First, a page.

The noble Lord referred to the follow-up to the fraud study. The Benefits Agency has shared the results of the pilot study and the emerging findings of the benefit fraud inspectorate with the Inland Revenue. Risk assessment is a part of the Inland Revenue's fundamental approach and a system is being designed to address the tax credits risk. The findings of both the pilot study and the follow-up

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study are helping with the design of the system, but some procedures designed for family credit will not be appropriate for working families' tax credit.

I hope that the noble Lord, Lord Freeman, will see that the targets and achievements on tax credits will be carefully monitored and reported on. The noble Lord, Lord Blackwell, is quite right that when making such a change in social policy, it is essential that there are adequate monitoring and recording procedures. In the light of what I have said, I hope that the noble Lord will feel that there is no need for this new clause.

Lord Freeman: I am grateful to the Minister and to other noble Lords for their support for this probing amendment. I shall certainly read the record carefully. I beg leave to withdraw the amendment.

Amendment, by leave, withdrawn.

Clauses 17 to 20 agreed to.

Schedules 1 and 2 agreed to.

Schedule 3 [Rights of employees not to suffer unfair dismissal or other detriment]:

[Amendments Nos. 64 to 66 not moved.]

Schedules 3 and 4 agreed to.

Schedule 5 [Use and exchange of information]:

Baroness Hollis of Heigham moved Amendment No. 67.

Page 26, line 43, leave out (""121F"") and insert (""State)"")

The noble Baroness said: The purpose of Amendments Nos. 67 and 68 is to up-date cross-references to other legislation and the purposes referred to in Schedule 5. The references are to provisions in Section 110 of the Finance Act 1997. Those provisions were recently amended by the Social Security (Transfer of Functions) Act 1999. For the information of the Committee, the provisions referred to in the schedule relate to exchanges of information between the Board of Inland Revenue and the DSS. Schedule 5 as a whole contains provisions to allow the necessary exchanges between the Revenue and the DSS to take place to ensure that the business of the two departments may proceed.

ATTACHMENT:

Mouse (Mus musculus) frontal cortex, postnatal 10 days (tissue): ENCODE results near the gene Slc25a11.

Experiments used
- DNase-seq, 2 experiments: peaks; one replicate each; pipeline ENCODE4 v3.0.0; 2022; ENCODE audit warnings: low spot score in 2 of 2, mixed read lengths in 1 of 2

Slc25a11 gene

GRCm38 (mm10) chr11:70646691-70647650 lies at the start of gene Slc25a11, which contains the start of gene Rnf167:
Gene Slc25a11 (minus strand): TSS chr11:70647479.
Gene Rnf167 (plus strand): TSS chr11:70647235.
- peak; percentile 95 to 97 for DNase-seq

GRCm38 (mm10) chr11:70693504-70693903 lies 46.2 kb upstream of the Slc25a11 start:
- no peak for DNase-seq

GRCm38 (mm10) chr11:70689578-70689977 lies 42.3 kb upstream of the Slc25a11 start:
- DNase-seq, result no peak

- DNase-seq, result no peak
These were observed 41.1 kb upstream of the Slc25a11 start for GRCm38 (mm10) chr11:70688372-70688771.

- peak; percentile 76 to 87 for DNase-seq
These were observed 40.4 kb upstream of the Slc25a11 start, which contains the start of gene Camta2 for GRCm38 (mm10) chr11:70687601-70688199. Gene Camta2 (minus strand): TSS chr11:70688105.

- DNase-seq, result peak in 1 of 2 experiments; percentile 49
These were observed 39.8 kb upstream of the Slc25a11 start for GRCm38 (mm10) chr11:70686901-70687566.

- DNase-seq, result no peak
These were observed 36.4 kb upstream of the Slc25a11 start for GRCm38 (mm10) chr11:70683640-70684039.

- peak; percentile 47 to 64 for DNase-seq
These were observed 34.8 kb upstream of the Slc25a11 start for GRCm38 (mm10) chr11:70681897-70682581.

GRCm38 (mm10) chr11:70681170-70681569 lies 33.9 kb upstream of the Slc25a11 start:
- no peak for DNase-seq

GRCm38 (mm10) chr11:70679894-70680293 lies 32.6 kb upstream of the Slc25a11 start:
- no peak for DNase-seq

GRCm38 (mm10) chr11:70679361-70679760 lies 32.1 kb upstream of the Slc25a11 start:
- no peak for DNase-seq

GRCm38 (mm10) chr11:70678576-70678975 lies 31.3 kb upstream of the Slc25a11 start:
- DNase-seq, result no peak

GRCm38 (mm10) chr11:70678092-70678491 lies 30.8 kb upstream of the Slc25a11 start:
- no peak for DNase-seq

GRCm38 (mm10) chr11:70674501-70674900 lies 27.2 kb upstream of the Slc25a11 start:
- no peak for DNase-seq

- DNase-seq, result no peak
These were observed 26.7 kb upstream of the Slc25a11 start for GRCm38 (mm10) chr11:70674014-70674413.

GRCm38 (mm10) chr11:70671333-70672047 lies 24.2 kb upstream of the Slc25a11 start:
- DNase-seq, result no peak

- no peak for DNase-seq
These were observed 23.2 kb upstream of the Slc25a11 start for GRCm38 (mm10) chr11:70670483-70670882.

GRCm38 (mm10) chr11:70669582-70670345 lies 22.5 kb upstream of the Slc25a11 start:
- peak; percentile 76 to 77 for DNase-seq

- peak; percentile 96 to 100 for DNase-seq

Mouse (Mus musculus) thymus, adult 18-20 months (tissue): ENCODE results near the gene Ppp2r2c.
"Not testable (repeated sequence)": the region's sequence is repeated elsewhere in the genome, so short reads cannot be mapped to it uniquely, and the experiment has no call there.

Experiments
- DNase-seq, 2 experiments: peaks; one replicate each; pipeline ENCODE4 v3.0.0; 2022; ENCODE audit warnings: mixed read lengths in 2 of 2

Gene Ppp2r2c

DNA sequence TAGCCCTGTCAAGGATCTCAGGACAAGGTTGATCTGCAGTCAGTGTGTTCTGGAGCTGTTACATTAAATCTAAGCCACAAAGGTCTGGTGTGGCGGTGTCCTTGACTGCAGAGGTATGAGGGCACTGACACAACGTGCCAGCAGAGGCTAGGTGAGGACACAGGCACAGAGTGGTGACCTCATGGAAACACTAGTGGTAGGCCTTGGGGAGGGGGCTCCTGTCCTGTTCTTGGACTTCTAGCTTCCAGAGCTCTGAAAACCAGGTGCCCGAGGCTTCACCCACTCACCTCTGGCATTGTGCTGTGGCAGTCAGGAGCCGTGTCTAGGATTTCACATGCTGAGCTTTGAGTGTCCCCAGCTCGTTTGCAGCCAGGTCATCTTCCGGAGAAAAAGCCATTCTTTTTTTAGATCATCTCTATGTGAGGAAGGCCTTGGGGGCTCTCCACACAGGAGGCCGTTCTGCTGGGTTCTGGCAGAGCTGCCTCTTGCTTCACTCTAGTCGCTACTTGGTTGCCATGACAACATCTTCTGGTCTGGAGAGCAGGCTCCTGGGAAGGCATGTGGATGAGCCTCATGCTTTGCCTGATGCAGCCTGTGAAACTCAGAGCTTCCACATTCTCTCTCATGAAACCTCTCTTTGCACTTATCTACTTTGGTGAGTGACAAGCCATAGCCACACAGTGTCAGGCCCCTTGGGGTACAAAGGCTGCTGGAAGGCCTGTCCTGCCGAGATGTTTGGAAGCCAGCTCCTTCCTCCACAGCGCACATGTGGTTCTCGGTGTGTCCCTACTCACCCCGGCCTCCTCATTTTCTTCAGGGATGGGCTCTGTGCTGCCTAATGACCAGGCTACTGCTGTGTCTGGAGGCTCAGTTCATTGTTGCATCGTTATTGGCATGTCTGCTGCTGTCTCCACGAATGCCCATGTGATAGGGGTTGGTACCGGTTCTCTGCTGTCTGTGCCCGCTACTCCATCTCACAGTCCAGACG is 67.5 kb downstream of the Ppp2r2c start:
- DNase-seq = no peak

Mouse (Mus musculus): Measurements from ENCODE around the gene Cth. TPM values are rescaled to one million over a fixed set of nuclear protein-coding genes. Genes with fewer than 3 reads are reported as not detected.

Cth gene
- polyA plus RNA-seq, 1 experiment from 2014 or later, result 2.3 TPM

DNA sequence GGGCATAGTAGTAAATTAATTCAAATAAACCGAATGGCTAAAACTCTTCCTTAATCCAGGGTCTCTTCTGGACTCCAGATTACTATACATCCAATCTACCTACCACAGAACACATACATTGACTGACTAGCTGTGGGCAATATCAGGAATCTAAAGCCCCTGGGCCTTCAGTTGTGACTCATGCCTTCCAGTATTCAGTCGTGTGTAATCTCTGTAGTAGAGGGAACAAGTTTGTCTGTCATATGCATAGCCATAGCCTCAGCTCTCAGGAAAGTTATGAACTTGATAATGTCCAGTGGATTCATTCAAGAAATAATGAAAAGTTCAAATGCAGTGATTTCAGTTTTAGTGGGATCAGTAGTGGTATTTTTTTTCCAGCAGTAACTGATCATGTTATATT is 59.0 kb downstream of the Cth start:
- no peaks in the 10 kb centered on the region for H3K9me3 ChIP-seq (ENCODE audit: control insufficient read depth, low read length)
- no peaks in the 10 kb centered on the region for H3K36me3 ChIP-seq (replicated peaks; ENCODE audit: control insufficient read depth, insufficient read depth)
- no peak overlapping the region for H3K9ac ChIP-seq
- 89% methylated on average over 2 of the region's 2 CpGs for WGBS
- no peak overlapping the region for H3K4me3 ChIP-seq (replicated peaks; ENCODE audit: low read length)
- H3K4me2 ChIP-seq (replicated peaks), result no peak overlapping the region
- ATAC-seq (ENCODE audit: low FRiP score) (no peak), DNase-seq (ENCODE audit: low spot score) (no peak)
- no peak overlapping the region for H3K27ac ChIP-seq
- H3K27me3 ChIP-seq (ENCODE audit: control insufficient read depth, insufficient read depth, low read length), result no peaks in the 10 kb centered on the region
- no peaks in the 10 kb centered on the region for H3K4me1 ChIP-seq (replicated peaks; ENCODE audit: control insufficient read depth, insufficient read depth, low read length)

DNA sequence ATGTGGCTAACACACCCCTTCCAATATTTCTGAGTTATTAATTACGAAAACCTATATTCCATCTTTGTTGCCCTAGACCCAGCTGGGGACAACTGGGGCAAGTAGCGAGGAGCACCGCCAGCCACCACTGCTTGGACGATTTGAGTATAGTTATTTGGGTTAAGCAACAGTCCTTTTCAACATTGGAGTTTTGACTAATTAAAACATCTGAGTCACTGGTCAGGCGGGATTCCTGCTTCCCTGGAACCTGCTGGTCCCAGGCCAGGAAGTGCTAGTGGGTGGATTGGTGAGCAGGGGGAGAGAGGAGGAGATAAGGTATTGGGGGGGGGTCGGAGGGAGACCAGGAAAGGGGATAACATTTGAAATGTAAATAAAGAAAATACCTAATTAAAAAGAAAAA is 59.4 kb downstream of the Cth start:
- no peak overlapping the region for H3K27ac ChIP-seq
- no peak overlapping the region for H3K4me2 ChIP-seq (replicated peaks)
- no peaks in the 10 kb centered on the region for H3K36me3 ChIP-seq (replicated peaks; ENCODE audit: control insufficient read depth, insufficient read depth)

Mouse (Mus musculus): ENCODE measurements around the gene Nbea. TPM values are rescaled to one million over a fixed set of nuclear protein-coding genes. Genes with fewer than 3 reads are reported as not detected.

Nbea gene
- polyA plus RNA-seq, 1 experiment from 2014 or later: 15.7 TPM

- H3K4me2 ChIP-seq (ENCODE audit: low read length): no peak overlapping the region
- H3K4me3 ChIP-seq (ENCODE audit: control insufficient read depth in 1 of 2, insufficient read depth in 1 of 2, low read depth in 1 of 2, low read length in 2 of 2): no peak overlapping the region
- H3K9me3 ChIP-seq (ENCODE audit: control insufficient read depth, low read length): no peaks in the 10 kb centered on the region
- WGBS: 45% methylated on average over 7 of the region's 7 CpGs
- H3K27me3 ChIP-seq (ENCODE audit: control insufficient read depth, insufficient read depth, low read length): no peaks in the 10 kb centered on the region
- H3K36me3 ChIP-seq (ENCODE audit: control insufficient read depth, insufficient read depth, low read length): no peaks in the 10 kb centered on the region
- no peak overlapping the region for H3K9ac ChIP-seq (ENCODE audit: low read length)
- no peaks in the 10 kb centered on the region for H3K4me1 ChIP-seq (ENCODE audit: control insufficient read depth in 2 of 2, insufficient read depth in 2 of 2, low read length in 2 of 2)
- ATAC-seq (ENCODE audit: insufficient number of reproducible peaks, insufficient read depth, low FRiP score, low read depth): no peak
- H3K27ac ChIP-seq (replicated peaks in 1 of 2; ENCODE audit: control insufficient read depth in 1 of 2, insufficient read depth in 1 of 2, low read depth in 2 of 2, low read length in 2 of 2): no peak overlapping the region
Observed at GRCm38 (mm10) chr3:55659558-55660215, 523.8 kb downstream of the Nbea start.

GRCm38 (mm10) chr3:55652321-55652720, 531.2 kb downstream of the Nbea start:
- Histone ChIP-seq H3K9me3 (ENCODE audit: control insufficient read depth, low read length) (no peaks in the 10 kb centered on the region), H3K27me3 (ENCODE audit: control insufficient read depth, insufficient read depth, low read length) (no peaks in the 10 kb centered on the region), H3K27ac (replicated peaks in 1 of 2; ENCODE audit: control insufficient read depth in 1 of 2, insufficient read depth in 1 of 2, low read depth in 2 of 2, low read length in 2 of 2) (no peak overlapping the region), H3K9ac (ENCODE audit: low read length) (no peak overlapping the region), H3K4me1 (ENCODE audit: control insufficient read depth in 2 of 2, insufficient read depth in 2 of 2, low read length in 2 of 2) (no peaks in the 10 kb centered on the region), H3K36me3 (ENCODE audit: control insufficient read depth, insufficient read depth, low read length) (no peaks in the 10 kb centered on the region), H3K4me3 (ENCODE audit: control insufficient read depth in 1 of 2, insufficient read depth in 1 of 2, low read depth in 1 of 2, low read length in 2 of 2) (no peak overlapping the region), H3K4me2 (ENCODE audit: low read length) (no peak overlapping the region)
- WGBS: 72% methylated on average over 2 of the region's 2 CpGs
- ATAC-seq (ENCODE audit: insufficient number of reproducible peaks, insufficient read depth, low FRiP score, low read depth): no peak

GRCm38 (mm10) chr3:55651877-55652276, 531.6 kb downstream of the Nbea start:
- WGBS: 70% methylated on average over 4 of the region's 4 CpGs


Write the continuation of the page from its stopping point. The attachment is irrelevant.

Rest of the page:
The amendments are technical and seek to ensure that the cross-references are correct. I ask the Committee to accept them. I beg to move.

On Question, amendment agreed to.

Baroness Hollis of Heigham moved Amendment No. 68:

Page 26, line 44, at end insert ("(supply to Inland Revenue for purposes of tax credit of information so held)")

On Question, amendment agreed to.

Schedule 5, as amended, agreed to.

Remaining schedule agreed to.

House resumed: Bill reported with amendments.

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Local Authority (Stocks and Bonds) (Amendment) Regulations 1999

10.53 p.m.

Lord McIntosh of Haringey rose to move, That the draft regulations laid before the House on 30th March be approved [15th Report from the Joint Committee].

The noble Lord said: My Lords, these regulations are part of a series of six that accompany the transfer of responsibility for the Central Gilts Office (CGO) from the Bank of England to CRESTCo. Their purpose is to ensure that investors in certain local authority stocks can continue to use the CGO system to transfer their holdings after the merger has taken place. They amend the Local Authority Stock and Bonds Regulations 1974 and are necessary because the 1974 regulations contain a definition of the CGO which assumes that it is the responsibility of the Bank of England.